Michael Tanner from CATO writes “Senator Reid has no Social Security plan”: “Harry Reid needs to tell the American people what he plans to do about the looming Social Security crisis. If Reid plans to raise taxes to prop up Social Security, or cut benefits, he should tell us so. If he has another idea, he should share it with us. But fearmongering is not a Social Security plan.”

David Brooks has “A Requiem for Reform”: “If Social Security reform fails - and obviously I hope this obit becomes obsolete - it will be many years before any sort of big entitlement reform will come up again. The parties will keep playing chicken, and we will soon find ourselves catastrophically buried under our own debt.”

Stephen Moore on “Raiding Retirement”: “It may be that the only way to stop this raid on our retirement dollars would be to deposit the money into privately owned worker accounts. If workers have the dollars in their personal accounts, there is no way Congress can get at the money to (mis)spend on other activities.”

and finally: “GOP chairman says Congress will pass Social Security bill, voters will penalize Democratic foes.”
Happy two-year blogoversary to Matt Margolis! I spoke to Matt on the phone once. I think it was right after the third Presidential debate and I was convinced that Bush had sealed the election. I was very excitable on the phone and I think his response was: “Are you going to post anything tonight [on Blogs for Bush]?” All business, that guy. Now if I could only get onto his blogroll.
UNrepairable – From the Boston Globe: “The unfixable UN
Preparing the “nuclear option” - Driving the home today, I heard Harry Reid on the Ed Schultz radio show bitterly complaining how the Republicans were about to overturn 200 years of Senate rules. He was, of course, talking about how the Republicans are preparing to make a rule change to overcome the Democrats’ filibusters on judicial nominees. It seems that Chuck Schumer and the Donks suddenly discovered a clause in the Constitution that allows for filibusters where none existed before. Now they’re outraged that the GOP would overturn their extra-Constitutional maneuver with another parliamentary maneuver.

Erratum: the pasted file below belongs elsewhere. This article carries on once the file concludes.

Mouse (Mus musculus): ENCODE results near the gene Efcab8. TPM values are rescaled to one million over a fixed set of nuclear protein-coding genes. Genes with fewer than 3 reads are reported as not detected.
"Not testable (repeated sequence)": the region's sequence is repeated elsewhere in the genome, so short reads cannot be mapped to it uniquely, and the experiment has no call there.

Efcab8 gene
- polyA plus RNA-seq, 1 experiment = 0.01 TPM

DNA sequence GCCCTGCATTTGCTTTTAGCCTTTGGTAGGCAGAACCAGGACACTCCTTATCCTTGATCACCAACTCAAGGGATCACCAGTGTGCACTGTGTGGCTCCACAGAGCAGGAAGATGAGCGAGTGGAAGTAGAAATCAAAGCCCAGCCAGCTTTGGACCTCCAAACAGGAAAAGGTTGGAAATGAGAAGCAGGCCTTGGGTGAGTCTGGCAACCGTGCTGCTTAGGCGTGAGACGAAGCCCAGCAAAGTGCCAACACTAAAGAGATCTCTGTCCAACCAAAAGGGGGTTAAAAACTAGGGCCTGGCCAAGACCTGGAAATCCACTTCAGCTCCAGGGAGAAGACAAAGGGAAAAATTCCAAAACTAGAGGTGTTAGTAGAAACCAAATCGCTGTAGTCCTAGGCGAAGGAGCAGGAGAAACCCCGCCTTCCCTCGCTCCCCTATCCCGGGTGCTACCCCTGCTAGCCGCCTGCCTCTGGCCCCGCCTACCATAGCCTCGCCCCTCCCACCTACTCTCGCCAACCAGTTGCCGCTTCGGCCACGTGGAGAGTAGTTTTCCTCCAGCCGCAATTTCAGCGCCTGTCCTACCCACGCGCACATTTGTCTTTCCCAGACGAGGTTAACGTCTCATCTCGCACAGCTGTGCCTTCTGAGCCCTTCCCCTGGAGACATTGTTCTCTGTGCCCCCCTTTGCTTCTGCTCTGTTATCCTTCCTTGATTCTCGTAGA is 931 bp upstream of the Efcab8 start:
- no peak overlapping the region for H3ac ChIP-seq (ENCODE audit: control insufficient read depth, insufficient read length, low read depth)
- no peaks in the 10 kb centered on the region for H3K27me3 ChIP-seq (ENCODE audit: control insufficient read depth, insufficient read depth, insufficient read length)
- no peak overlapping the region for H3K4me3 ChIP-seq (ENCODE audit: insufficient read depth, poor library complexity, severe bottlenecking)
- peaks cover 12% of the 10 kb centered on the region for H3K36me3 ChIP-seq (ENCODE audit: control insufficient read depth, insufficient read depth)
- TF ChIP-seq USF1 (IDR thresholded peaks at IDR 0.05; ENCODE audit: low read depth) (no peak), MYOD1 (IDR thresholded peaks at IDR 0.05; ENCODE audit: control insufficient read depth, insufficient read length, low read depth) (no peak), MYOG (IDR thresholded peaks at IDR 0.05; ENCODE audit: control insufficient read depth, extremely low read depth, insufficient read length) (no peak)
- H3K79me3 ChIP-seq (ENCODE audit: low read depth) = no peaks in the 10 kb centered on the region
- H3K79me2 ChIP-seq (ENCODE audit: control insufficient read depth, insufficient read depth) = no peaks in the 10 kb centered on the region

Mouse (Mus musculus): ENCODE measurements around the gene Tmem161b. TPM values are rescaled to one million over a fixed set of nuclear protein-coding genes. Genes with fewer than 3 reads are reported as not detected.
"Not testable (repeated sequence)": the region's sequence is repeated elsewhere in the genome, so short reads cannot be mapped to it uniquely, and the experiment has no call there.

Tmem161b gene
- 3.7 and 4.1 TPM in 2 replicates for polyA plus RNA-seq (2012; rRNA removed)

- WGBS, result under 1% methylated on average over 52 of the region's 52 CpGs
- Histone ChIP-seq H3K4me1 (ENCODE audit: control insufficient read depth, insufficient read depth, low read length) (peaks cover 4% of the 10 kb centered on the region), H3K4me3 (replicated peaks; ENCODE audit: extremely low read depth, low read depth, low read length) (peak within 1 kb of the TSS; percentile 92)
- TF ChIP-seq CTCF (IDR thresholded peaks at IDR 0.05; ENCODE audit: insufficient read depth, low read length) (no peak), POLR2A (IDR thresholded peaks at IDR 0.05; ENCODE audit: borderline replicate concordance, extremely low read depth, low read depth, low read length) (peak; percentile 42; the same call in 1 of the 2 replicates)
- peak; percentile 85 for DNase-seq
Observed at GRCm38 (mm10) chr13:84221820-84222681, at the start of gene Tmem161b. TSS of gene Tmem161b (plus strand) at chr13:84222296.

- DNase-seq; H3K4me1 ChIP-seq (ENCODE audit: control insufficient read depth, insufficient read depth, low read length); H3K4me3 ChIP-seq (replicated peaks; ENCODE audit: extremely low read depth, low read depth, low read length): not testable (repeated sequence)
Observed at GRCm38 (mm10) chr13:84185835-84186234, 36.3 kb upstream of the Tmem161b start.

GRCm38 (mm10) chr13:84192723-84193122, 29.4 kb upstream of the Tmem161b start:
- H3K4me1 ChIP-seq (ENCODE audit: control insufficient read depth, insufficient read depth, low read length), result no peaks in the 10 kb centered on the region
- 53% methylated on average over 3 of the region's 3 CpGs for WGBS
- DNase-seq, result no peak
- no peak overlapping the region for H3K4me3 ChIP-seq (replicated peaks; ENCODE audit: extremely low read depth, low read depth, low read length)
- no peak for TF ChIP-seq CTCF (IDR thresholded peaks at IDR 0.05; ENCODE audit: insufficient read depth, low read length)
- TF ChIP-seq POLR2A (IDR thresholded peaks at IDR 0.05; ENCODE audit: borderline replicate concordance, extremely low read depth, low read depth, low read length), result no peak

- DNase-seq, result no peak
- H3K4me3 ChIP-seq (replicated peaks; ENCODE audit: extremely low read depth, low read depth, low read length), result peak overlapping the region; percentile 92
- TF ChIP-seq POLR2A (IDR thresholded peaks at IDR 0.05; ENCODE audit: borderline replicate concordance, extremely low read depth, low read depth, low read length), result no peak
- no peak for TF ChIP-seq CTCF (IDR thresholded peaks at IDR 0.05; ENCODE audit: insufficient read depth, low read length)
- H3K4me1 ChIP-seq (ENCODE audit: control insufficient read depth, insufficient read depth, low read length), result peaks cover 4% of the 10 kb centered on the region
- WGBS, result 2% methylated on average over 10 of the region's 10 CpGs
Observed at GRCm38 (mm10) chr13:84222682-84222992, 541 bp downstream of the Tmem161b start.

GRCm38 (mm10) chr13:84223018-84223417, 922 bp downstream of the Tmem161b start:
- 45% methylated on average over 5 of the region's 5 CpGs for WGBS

You are not reading this! – Protein Wisdom has the Iraqi Information Minister explaining the demonstrations in Lebanon. (Hat tip: RWN). I miss that guy.
Social Security accounts Lite

I missed an excellent George Will article from the Sunday WashPost. In “Lindsey Graham’s Good Idea,” Will praises the idea of raising the cap on taxable income (“it hardly blurs the distinction between conservatism and Bolshevism”) to help pay for a gradual transition to personal accounts. This is a devil’s bargain and I suppose it depends on how badly the Republicans want to push for the accounts. My feeling is that we have to draw the line on taxes instead of giving in to “just a little bit more” every time.

The Democrats' implausible contention is that Social Security, a response to the 1930s, needs no serious rethinking, even though in 1935 retirement, as currently understood, was largely a luxury of society's upper crust. And even though Social Security takes income from the working young who are funding family formation -- buying houses, educating children -- to subsidize, in many cases, the long-term leisure and recreation of the not-very-elderly majority of Social Security recipients who could work but choose instead to begin drawing benefits at 62. And even though the age cohort of Americans over 65 is significantly more affluent than the cohorts under 55.